Bendigo: The lost Nottingham pub in Sneinton which still has an iconic statue on its roof

The Bendigo pub opened in 1957, before being renamed The Hermitage in 1999The Bendigo pub opened in 1957, before being renamed The Hermitage in 1999
The Bendigo pub opened in 1957, before being renamed The Hermitage in 1999 | Nottingham World
It was a popular watering hole for more than four decades

Here in Nottingham we’ve got a rich history when it comes to pubs, arguably more so than any other city in England. 

That’s because Nottingham lays claim to two of the oldest pubs in the country - the Ye Olde Trip to Jerusalem and its close neighbour the Ye Olde Salutation Inn. 

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For centuries Nottingham’s many pubs have been places of refuge for residents and visitors alike. 

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There are currently more than 200 pubs in Nottingham, but if you hopped in a time machine and returned to the 1970s and 1980s you’d find hundreds more.

It’s estimated that the UK has lost 6% of its pubs over the past six years, with more than 500 watering holes closing in 2023 alone. 

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But pubs closing is not a new thing. 

In fact, one of Nottingham’s most famous pubs has been closed for more than 15 years. 

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Named after the city’s famous bare-knuckle boxer, the Bendigo pub in Sneinton opened in 1957.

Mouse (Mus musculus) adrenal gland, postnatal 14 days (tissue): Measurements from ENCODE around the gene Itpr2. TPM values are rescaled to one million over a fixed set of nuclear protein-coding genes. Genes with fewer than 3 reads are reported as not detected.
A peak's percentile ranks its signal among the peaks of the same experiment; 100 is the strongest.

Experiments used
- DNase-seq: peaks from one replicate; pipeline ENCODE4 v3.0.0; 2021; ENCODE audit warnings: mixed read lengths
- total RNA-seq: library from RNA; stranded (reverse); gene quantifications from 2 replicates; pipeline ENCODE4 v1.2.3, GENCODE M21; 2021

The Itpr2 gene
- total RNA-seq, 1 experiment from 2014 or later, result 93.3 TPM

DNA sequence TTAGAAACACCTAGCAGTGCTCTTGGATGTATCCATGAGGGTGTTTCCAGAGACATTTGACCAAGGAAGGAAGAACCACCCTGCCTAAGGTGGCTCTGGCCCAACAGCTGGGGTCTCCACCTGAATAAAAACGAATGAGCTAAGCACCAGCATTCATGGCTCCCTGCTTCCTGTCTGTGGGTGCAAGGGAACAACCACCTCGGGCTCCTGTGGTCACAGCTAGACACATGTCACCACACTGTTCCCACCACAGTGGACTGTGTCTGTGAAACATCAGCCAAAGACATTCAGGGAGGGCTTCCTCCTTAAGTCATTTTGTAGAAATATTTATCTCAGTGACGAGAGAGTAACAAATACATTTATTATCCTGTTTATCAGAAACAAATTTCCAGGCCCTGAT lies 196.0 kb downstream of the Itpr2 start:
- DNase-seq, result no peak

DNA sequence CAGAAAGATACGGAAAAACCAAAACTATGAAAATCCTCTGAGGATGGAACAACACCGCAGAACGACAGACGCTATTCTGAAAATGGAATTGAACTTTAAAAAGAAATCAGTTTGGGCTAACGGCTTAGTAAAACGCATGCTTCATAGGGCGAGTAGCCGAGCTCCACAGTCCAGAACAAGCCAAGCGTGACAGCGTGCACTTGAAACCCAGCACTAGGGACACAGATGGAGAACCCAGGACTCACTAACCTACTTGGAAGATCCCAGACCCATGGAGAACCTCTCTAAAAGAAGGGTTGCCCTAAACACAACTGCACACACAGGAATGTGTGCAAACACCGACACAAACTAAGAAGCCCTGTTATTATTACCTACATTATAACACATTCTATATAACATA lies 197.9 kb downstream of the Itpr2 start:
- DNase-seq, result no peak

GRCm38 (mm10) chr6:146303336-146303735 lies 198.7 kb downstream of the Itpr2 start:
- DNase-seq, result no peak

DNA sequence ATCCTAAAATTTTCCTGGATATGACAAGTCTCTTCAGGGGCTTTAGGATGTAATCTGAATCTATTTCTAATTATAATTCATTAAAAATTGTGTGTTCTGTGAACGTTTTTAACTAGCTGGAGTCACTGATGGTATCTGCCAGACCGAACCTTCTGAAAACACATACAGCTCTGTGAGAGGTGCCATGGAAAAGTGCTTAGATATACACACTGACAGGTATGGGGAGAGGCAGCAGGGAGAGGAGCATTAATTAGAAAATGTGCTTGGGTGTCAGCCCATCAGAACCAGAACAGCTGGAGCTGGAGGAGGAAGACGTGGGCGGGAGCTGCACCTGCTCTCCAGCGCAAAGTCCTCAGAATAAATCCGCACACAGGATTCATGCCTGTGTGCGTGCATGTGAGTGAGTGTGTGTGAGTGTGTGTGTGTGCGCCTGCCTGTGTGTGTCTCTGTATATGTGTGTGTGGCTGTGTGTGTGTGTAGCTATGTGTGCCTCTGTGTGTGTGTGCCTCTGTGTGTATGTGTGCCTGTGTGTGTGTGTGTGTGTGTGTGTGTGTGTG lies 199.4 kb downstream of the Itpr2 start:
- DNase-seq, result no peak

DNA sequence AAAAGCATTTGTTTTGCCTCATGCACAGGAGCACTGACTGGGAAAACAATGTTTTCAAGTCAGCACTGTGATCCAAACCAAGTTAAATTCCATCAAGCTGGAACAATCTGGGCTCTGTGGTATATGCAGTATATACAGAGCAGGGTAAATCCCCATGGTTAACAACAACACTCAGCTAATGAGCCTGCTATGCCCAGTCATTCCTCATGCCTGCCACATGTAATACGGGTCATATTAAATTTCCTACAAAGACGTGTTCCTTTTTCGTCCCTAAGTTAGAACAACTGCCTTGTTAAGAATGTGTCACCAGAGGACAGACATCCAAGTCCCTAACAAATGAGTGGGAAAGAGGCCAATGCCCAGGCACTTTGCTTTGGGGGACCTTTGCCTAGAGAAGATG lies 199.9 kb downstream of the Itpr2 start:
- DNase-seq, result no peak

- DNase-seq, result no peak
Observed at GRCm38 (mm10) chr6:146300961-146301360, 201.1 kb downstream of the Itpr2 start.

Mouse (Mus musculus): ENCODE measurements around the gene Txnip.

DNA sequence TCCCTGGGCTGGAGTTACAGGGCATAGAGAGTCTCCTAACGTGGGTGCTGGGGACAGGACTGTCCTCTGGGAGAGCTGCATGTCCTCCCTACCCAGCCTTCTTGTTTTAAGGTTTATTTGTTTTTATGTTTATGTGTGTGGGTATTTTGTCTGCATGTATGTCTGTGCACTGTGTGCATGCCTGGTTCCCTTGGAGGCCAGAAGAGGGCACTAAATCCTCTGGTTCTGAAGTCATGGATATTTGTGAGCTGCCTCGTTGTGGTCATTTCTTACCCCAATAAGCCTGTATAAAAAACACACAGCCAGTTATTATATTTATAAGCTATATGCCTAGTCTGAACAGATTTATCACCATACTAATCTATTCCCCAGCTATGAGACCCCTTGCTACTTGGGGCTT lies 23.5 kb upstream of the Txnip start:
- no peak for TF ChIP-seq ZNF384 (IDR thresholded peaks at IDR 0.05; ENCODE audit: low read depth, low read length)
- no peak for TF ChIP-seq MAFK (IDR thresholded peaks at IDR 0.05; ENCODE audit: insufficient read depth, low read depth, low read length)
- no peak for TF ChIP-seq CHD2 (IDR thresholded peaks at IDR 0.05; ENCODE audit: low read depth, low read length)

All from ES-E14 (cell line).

With its iconic statue of the undefeated boxing champion standing proudly on its roof, the Thurgarton Street pub was one   of the city’s most popular pubs for more than four decades. 

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Indeed, during Nottingham Forest’s European success in 1979 and 1980, former patrons recall the pub’s statue being draped in red and white scarves. 

The Bendigo’s story ended in the late 1990s, when an altercation forced the pub to temporarily close. 

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Reopening as The Hermitage in 1999, the pub remained open for another decade, before closing in 2009. 

Today, despite the building’s days as a thriving pub a distant memory, Bendigo himself still stands overlooking passers-by.

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